Rocketlane CEO

 Founder Spotlight

Yoni Mazor of GETIDA

Want to know what it is really like to start a company? In our Founder Spotlight series we have candid conversations with real founders about the good, bad and ugly of getting your hands dirty and building a business.

Meet Yoni Mazor of GETIDA. GETIDA is a world-class industry leader in Amazon FBA Auditing and Reimbursements. Their auditing technology puts a great focus on discovering and resolving logistical and financial discrepancies in a relentless effort to reconcile every single transaction. We had the opportunity to speak with their Co-Founder, Yoni, to learn more about his passion for e-commerce, FBA discrepancies and music. Learn more about GETIDA and their game-changing solutions.

What’s your story? How did you get here?

GETIDA Co-Founder Max Borin and I spent nearly a decade successfully navigating the pitfalls and intricacies of the ever-changing Amazon Marketplace structure. As sellers we realized what a minefield selling on Amazon can be! When we hit challenges we created a solution and we solved the issue ourselves, and that opened up opportunities to solve these problems for others. 

I was born and raised in Israel in an area close to Tel Aviv. My mother is American, but she moved to Israel for university and then she and my father found love and got married and she stayed there ever since. When I turned 22, after I finished my military service in Israel where I served in the special Navy intelligence in the Israeli Defense Forces, I moved to the United States. I went to school in America, eventually met my wife and I fell in love and got married. I almost did the same thing my mother did, but the opposite direction.

Over a decade ago, I was working for a sales and distribution company for nutrition and supplements in the New York tri-state area. That was the early dabbling that I had with e-commerce and selling products online, especially on Amazon. At this time I met a friend that was doing accounting for a furniture company. We were both very interested in the power of e-commerce and all the stuff you can put online to generate sales and make a business. We had a real passion for it. We both had our own experiences selling stuff on eBay, so we teamed up. While still working our other jobs, we started selling anything that we could get our hands on on eBay.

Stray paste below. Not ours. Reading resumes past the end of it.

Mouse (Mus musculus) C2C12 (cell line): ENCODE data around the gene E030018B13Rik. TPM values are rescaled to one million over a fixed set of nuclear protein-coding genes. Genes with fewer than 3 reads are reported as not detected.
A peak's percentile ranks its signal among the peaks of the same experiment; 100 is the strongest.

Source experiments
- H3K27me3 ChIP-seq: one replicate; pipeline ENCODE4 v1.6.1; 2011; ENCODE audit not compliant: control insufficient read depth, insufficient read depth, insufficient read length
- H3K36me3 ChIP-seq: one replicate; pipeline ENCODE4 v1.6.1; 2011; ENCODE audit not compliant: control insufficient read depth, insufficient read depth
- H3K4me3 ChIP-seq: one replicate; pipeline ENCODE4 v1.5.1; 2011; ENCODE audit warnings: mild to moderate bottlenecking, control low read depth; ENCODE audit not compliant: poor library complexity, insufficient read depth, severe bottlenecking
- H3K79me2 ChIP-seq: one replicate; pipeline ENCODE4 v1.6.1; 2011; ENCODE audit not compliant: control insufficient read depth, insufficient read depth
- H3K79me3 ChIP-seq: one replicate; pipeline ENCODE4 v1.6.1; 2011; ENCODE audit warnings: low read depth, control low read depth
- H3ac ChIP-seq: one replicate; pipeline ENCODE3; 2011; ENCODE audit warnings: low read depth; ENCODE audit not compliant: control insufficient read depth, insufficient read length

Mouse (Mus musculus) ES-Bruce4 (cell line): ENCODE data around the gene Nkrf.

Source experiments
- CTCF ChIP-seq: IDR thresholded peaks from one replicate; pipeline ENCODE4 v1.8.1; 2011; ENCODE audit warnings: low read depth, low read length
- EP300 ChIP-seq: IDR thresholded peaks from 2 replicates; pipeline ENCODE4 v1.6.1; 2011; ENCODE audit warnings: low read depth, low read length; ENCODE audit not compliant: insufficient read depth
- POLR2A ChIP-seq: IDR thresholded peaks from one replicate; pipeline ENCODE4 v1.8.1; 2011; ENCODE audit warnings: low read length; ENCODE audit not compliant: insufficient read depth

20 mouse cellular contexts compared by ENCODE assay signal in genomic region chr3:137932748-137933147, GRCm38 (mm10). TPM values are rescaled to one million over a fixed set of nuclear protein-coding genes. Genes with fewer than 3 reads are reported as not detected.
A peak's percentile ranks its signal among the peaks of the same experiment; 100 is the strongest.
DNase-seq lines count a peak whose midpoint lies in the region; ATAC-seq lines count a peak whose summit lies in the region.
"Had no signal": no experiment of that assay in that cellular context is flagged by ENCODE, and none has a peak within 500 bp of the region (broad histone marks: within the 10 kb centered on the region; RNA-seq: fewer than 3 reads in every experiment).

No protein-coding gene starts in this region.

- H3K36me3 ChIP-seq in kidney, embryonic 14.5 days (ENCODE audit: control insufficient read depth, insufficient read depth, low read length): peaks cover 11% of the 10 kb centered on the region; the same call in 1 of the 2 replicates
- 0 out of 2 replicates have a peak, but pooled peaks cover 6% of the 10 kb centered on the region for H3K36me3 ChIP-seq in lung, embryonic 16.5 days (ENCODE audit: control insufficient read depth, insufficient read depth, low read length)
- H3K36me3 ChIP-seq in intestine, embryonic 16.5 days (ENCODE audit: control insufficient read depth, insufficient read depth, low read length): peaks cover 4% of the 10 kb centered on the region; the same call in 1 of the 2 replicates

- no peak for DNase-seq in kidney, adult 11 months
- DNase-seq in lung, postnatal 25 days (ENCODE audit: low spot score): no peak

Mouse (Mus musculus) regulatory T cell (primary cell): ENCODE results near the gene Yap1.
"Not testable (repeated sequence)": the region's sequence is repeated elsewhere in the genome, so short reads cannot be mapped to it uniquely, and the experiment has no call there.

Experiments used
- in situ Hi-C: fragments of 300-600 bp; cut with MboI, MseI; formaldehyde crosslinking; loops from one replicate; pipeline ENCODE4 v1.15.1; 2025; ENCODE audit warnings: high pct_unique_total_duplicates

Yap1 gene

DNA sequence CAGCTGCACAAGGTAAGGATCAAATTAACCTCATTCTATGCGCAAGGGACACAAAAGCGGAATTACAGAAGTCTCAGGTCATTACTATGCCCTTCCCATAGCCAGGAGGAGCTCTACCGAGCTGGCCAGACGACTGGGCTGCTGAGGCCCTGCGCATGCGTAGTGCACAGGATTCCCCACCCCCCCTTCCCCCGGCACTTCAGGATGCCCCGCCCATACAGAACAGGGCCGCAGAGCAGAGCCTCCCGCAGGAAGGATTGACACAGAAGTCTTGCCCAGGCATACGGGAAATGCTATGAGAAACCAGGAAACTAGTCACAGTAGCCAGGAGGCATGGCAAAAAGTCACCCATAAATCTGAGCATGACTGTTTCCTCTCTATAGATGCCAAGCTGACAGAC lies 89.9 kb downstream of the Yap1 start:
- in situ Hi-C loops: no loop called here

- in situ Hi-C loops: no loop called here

In 2013, we started selling on Amazon and the business grew very quickly from zero to 20 million in revenue. Then we became a part of a larger group. Together as a group, we were generating about 100 million in revenue. Our business model was based on utilizing Amazon fulfillment and logistics progress. When you sell on Amazon, logistically speaking you have two options. The first option is that you have your own warehouse, and then you store the goods and the inventory and then as the orders come in from the marketplace, you pick and pack the unit, then ship it out and you do your own fulfillment. That’s one option and we did that: we always had our own warehouse, but it was not big. It was pretty modest to a degree.

Then, the second option is what they call FBA, Fulfilled by Amazon, where you can send your inventory in bulk to Amazon’s fulfillment centers, and they pick and pack and fulfill the orders as they come in from the marketplace and you can do it at scale on a global level. Once we tapped into that program, we were really able to leverage Amazon’s skill and instead of us having a $100 million facility or a $50 million facility, we just used Amazon’s multibillion dollar global presence facilities, as well as their software and automation.

What problem are you trying to solve?

When companies send inventory to Amazon’s fulfillment centers, what happens is some of that inventory gets lost, damaged, destroyed, or disappears and businesses are often overcharged with fees. On an annual basis these discrepancies, what we call FBA discrepancies, can equate anywhere between 1% all the way up to 3% of revenue. So when we were doing about a million a year, we had to recover and audit and reconcile and recover 1% to 2%.

Amazon has a protocol for this. Once you find this discrepancy, you open a case with them, you present all the information and then they activate their insurance policy and they provide you with the reimbursement or refund for all these issues. If you’re doing one million a year, that’s about $30,000 a year. We were part of a larger group doing $100 million a year. It was one to two million a year that we had to constantly audit, reconcile and recover for all these discrepancies

We had so much data to process that we were not able to use spreadsheets and excel anymore because the spreadsheets were breaking due to so much data and so much input. That pushed us to create two things. The first thing was to create a technology and a software to audit all this massive amount of data constantly in scale. The second thing was to create a dedicated team to keep tackling and solving the issue. So in other words, we created the solution for ourselves. So once we did that, and we told our friends from the industry that we had these capabilities, they all asked if they could pay us to help them.